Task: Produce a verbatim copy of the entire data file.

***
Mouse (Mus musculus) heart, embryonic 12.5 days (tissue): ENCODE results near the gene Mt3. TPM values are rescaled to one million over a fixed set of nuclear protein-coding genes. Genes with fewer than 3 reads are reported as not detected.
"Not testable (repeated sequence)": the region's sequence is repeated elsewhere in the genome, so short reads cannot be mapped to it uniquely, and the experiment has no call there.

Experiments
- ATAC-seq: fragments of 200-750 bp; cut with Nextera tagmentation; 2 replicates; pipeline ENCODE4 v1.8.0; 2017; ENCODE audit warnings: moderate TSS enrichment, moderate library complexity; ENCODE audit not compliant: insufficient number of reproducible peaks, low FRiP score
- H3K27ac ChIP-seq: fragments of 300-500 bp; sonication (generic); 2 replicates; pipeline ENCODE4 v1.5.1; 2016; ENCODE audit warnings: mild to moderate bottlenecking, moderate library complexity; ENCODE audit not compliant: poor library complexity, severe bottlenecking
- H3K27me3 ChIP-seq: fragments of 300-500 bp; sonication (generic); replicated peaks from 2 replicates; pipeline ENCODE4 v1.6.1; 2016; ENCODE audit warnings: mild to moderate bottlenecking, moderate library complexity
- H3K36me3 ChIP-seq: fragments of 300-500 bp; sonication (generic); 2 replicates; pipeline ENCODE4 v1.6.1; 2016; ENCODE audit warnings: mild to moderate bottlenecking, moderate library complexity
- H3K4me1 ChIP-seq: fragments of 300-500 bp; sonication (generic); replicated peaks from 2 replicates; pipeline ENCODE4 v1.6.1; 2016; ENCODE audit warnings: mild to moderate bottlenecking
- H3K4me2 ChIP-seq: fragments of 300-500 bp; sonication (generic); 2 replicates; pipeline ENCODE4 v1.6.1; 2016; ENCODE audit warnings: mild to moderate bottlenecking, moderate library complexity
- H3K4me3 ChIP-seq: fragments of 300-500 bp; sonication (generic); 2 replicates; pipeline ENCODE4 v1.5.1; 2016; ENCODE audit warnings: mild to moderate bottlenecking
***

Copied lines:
Mouse (Mus musculus) heart, embryonic 12.5 days (tissue): ENCODE results near the gene Mt3. TPM values are rescaled to one million over a fixed set of nuclear protein-coding genes. Genes with fewer than 3 reads are reported as not detected.
"Not testable (repeated sequence)": the region's sequence is repeated elsewhere in the genome, so short reads cannot be mapped to it uniquely, and the experiment has no call there.

Experiments
- ATAC-seq: fragments of 200-750 bp; cut with Nextera tagmentation; 2 replicates; pipeline ENCODE4 v1.8.0; 2017; ENCODE audit warnings: moderate TSS enrichment, moderate library complexity; ENCODE audit not compliant: insufficient number of reproducible peaks, low FRiP score
- H3K27ac ChIP-seq: fragments of 300-500 bp; sonication (generic); 2 replicates; pipeline ENCODE4 v1.5.1; 2016; ENCODE audit warnings: mild to moderate bottlenecking, moderate library complexity; ENCODE audit not compliant: poor library complexity, severe bottlenecking
- H3K27me3 ChIP-seq: fragments of 300-500 bp; sonication (generic); replicated peaks from 2 replicates; pipeline ENCODE4 v1.6.1; 2016; ENCODE audit warnings: mild to moderate bottlenecking, moderate library complexity
- H3K36me3 ChIP-seq: fragments of 300-500 bp; sonication (generic); 2 replicates; pipeline ENCODE4 v1.6.1; 2016; ENCODE audit warnings: mild to moderate bottlenecking, moderate library complexity
- H3K4me1 ChIP-seq: fragments of 300-500 bp; sonication (generic); replicated peaks from 2 replicates; pipeline ENCODE4 v1.6.1; 2016; ENCODE audit warnings: mild to moderate bottlenecking
- H3K4me2 ChIP-seq: fragments of 300-500 bp; sonication (generic); 2 replicates; pipeline ENCODE4 v1.6.1; 2016; ENCODE audit warnings: mild to moderate bottlenecking, moderate library complexity
- H3K4me3 ChIP-seq: fragments of 300-500 bp; sonication (generic); 2 replicates; pipeline ENCODE4 v1.5.1; 2016; ENCODE audit warnings: mild to moderate bottlenecking